Otto had attended Mayville Teachers College for almost four years previous to going to Minot and had enough credits to transfer and attend the University of Minnesota, College of Mortuary Science for only one year before receiving his diploma. He served as an apprentice for one year and in the fall of 1931 he purchased this building and opened Egge Funeral Home. This business was run in conjunction with the Furniture Store and was owned by Otto and Karsten Egge.
Otto Egge retired in 1940 and on the 1st of January, the Funeral business was purchased by Karsten Egge. For a few years it was operated in a location next to the furniture store until 1938 when it was moved to its present site. This building was remodeled to increase the needed size in 1956.
John Baker joined Egge Funeral Home in summer of 1952, and in 1962 John Baker became a partner in the Egge Funeral Home with Karsten Egge.
Aside from the funeral service, the partnership also operated an Ambulance Service. A combination Cadillac Ambulance and a Ford Station Wagon were both purchased in 1961, rendering 24 hour service to the entire community.
In 1967, John Baker became sole owner of Egge Funeral Home, at which time he renamed it Baker Funeral Home. John’s son, Steve associated with the firm in 1976. Steve owned and operated the Baker Funeral Home from June 1984 thru December 1995, and in 1989, Mr. Baker attached a chapel to the main building.
In 1996, Steve Baker partnered with the Vertin Family. Tom Vertin, a third generation funeral director, operates funeral homes from his hometown of Breckenridge, Minnesota. This cooperative venture was aimed at continuing the Baker tradition of personalized, professional service that families have come to expect.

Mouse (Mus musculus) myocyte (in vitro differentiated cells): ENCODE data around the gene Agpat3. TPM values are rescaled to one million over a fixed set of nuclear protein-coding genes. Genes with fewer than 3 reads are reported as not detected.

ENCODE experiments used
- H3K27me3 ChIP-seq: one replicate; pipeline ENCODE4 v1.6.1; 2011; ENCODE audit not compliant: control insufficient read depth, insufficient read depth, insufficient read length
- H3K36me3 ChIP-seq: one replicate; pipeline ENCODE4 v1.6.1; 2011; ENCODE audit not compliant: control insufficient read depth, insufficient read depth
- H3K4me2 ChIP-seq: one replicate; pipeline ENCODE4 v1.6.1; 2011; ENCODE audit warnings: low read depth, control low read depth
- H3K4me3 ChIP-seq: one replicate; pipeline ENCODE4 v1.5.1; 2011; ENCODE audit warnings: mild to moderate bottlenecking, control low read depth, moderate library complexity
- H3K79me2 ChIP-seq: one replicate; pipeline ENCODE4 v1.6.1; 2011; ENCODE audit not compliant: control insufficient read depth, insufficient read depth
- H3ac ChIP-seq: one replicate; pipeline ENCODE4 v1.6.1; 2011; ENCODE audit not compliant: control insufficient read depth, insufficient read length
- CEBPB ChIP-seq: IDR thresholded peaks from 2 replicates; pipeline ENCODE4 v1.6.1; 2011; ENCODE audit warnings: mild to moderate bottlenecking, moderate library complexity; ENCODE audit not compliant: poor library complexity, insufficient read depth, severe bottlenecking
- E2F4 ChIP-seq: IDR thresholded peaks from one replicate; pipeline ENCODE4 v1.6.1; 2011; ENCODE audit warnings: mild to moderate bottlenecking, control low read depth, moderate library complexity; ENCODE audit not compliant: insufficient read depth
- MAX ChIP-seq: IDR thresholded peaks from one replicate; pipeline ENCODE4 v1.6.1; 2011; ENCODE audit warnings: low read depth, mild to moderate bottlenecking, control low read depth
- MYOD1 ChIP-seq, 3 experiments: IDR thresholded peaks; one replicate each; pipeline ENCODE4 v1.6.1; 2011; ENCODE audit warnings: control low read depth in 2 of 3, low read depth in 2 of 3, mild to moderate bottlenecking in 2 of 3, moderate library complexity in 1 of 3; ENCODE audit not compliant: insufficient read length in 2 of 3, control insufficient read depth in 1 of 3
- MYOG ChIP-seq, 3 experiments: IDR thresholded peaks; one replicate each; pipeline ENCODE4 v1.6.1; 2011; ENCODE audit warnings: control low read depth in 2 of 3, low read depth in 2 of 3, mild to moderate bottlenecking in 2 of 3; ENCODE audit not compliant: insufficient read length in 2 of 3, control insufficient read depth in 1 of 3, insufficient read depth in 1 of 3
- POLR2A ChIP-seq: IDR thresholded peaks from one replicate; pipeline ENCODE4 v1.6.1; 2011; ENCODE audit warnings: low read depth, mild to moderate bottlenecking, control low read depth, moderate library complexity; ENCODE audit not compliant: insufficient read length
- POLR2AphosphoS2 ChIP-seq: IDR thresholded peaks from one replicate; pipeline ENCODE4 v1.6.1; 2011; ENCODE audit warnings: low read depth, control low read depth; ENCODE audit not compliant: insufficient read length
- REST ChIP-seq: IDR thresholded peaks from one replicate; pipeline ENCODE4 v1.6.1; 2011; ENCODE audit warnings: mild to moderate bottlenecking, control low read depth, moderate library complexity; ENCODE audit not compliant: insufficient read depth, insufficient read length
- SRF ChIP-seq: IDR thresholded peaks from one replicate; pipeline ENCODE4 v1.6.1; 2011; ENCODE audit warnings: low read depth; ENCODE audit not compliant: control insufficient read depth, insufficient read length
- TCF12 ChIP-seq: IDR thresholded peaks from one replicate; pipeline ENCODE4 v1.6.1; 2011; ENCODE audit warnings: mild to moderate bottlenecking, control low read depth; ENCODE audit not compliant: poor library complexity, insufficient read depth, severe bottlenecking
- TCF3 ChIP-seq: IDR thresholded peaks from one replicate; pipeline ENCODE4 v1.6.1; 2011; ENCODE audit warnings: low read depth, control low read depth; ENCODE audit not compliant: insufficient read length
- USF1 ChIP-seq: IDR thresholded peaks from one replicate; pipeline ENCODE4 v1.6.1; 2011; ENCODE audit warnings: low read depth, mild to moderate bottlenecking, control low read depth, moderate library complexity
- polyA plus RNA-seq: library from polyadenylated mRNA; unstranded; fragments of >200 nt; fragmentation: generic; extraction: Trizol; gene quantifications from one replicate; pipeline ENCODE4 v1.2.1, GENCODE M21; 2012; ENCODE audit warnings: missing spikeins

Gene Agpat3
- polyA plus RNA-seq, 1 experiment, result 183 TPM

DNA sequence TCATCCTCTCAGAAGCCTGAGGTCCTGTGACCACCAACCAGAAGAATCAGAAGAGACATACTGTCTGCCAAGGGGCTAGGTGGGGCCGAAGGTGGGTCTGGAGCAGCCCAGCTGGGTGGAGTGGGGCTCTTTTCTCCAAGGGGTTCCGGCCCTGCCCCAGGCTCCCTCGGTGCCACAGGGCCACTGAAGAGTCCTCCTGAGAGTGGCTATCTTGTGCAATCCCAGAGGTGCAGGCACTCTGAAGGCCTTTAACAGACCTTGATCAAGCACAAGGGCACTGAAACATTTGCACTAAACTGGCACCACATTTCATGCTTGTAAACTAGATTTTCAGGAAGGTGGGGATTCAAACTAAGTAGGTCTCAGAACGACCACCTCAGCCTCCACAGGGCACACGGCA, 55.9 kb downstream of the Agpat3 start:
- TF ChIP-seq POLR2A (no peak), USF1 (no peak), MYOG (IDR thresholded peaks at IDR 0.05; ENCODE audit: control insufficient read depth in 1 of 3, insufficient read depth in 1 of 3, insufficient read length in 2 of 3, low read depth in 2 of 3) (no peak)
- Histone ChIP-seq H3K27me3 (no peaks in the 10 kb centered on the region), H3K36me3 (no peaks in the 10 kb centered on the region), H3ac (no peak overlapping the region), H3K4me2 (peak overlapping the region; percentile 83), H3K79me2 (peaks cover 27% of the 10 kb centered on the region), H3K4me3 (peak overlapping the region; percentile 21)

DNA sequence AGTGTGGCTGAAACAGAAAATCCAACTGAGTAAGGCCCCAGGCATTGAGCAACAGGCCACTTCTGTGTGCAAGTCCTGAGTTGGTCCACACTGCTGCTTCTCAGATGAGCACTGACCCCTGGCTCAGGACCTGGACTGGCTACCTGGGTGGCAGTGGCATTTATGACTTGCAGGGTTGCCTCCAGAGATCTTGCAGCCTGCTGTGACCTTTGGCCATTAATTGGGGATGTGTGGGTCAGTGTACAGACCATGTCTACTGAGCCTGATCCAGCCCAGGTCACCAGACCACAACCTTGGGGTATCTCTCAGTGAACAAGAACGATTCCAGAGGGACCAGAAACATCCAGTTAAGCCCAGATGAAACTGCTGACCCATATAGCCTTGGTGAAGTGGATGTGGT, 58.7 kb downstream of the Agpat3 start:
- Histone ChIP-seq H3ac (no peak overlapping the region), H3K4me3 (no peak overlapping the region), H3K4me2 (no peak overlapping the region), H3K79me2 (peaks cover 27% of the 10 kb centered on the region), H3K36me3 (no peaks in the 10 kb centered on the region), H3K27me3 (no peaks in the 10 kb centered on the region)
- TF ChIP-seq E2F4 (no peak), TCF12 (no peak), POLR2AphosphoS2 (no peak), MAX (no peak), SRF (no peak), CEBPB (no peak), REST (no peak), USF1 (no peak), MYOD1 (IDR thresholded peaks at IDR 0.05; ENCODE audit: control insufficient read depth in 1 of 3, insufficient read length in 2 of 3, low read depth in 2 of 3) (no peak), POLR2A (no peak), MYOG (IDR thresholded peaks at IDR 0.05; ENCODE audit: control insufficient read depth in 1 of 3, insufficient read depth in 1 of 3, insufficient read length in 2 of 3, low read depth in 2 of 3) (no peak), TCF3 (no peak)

The history of Lindsey-Carlson Funeral Home began in Page in 1898, in the back of a barber shop on Main Street. Carl Steen, the barber in Page at the time, soon moved his undertaking business to Block 16, where he stored caskets upstairs and the embalming procedures were completed downstairs. Local residents supplemented their income by lining caskets.
When Mr. Steen moved on, P.L. Foss, local pharmacist, took over the business, employing Roy Lindsey to begin learning the trade. Roy eventually took over the business in 1923, at which time it moved to the Steurr building.
Maynard Lindsey became licensed in 1934, and soon after joined his father in the business. The business was then moved to the present location, which was then the home of R.C. Lindsey. In later years, a mortuary was added to the home. The funeral home held an open house in July of 1941, where over 700 people attended.
Maynard’s two sons, Richard and Mark, later attended mortuary school and joined Maynard in the family business. Mark and Maynard remained in business until 1974, when they sold the funeral home to Gary and Jean Carlson.
In 1981, the Carlson’s partnered with the Vertin Family, at which time the staff at Lindsey-Carlson and Baker Funeral Home joined to continue the tradition of service to families.